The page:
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The Reburbs

On average, an American spends over $8,000 per year to own and operate a car. Well over a quarter of that sum is simply for gas. 

This alone demonstrates the need for more efficient transportation solutions in today’s communities, a need many urban planners and developers  are trying to address. As communities evolve to better accommodate the movement of its residents, real estate of all kinds will be forced to keep pace.

The Urban Land Institute, which is all over stuff like this, recently published a piece on its UrbandLand website discussing the growing appeal of dense urban communities and strategies for suburban communities to replicate this appeal.

After nearly 60 years of sprawl, economic and demographic changes have reignited the urban consolidation of the early 20th century. There are a number of reasons for this, beyond the cost of long-distance car travel:

  •  Thanks to the recession, and perhaps the experience of growing up in the ‘burbs themselves, many post-baby boomers are opting to rent in the city rather than own in the suburbs
  • Increased environmental consciousness has made cities appealing for their efficiency (which ties into the whole car thing, of course)
  • Generally speaking, the cultural/lifestyle differences between downtown and suburban areas makes urban living attractive to college grads uninterested in the white-picket-fence option

Suburban communities, which flourished during the decades of migration from the city, are now seeing increased retail, office, and even residential vacancies. Even well-to-do neighborhoods like those of the Philadelphia Main Line, a string of suburbs to the west of the city, are hurting from this trend.

Most agree, this is only the beginning. Density and convenience will continue to trump suburban spaciousness among members of Gen Y. Just as urban neighborhoods are exploring ways to optimize their neighborhoods (such as this prize-winning design for Philadelphia’s 30th Street area, conceived by a group of Cornell students), suburban communities must find ways to “urbanize,” to create greater efficiency and consolidation, boosting commerce and minimizing vacancies. This Re-imagined Suburb (“Reburb, ” for short) will essentially be an outlying CBD, largely built around a transportation system.

By the way, if urban planners and other academics start using the term “Reburb,” I hope I get credit. There are certainly worse buzzwords out there…

But back to the transportation component of this idea. Here’s what the ULI article says about Generation Y (a/k/a the Echo Boomers), an essential demographic for most investors and developers:

These young professionals tend to favor the convenience and choices provided by urban-style environments but often live outside city centers for employment or financial reasons. Fitting their lifestyle preferences into a suburban setting has, in many markets, triggered a movement to rethink traditional infrastructure design…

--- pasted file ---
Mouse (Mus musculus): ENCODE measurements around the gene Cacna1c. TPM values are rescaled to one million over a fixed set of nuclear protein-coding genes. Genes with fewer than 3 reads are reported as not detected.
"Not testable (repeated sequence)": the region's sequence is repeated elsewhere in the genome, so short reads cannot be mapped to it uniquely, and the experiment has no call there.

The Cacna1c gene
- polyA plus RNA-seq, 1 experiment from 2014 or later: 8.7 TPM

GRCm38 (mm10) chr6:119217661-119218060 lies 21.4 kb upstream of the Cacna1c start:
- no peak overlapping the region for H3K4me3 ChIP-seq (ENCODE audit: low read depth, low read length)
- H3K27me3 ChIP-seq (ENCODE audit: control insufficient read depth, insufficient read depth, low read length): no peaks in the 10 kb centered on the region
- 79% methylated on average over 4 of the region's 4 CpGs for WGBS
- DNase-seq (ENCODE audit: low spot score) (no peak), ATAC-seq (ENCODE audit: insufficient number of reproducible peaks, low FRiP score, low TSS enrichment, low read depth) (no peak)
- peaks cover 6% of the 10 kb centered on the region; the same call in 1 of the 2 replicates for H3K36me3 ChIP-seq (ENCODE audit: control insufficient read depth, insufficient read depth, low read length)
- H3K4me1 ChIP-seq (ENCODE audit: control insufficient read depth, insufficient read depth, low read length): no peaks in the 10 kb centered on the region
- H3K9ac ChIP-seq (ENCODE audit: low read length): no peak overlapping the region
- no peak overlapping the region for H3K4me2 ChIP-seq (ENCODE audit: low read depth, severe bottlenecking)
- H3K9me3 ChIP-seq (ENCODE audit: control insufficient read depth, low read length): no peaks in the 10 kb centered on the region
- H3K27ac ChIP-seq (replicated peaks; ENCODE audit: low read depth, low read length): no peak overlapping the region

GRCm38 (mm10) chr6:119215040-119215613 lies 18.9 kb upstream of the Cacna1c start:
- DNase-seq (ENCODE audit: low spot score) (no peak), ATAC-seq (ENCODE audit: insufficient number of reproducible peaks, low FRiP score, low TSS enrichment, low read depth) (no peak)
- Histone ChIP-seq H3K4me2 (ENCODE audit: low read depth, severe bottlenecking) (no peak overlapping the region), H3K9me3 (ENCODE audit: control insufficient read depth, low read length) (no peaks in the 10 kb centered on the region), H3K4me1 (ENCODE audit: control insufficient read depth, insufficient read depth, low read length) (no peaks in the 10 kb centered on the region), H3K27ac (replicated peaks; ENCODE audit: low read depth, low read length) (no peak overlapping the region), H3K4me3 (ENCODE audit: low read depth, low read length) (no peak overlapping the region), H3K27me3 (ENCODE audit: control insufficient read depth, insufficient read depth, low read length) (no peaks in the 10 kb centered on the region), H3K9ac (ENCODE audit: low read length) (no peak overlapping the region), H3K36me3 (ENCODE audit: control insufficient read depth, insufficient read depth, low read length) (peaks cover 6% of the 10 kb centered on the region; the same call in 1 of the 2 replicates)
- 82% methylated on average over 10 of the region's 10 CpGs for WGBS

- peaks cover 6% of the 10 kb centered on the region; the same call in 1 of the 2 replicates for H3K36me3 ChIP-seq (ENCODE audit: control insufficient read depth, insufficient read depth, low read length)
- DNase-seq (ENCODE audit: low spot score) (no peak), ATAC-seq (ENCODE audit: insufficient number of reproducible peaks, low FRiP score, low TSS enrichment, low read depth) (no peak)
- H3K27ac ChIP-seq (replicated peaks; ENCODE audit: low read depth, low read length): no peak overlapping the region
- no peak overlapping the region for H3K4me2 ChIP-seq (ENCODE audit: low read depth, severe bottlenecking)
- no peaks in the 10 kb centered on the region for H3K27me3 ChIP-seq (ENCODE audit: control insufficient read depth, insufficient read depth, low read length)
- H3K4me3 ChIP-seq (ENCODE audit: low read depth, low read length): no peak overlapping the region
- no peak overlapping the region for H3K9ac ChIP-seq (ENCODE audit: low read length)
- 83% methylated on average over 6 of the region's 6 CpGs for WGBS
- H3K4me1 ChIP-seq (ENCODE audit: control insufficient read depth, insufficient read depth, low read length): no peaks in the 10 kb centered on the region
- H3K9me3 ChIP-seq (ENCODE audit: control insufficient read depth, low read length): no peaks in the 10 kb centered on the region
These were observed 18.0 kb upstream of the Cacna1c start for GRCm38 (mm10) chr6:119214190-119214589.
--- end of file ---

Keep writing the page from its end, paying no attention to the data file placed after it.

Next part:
The article cites a number of planned suburban communities. One of these towns borrowed the “grid” approach to streets usually associated with large cities, while another updated its bus system and related infrastructure. All of the examples emphasized “common areas,” public spaces for concerts, festivals, farmers’ markets, and other community-oriented functions. In a nutshell, the Reburb must be far more successful than its predecessor in one key area: community.

A transportation hub is a big part of that. In Ardmore, PA (part of the Philadelphia Main Line), local officials have been working for years to redevelop its local train station into a large, mixed-use property that brings the town’s commercial district–which is currently bisected by the train tracks–together. Ardmore even enlisted Philadelphia developer Dranoff Properties (best known for its luxury residential developments) to helm the project.

Unfortunately, the project has been stalled by funding woes, including, I assume, the timid lending environment that resulted from the recession. It’s an ambitious project, but based on a reasonable strategy: that of bringing residents together.

Along those lines, this article discusses a similar idea by which to grow and consolidate suburban areas. It will no doubt be received as heresy. Still, it makes sense, when you think about it: Get rid of parking lots.

This Post Has 2 Comments
  1. I like the thinking in this article. I do believe that it all starts with sub-division design. Planners need to start looking at zoning and plat regulations methods which will encourage minimum neighborhood commercial zoning “inside” subdivisions centered around transit nodes so that each subdivision is a mini-village if you will that then connect to the social/city centers. Neighborhood commercial zoning should include more opportunities for “residence-commercial” mix on a small level e.g. a single-family residence attached to pedestrian oriented commercial establishments, like bakeries, coffee shops, postal/parcel pick-ups. day care..etc.

    The future of planning rests not in the hands of the big city planners, but in the effectiveness of “town” planners in the many smaller jurisdictions that surround the “big cities”.

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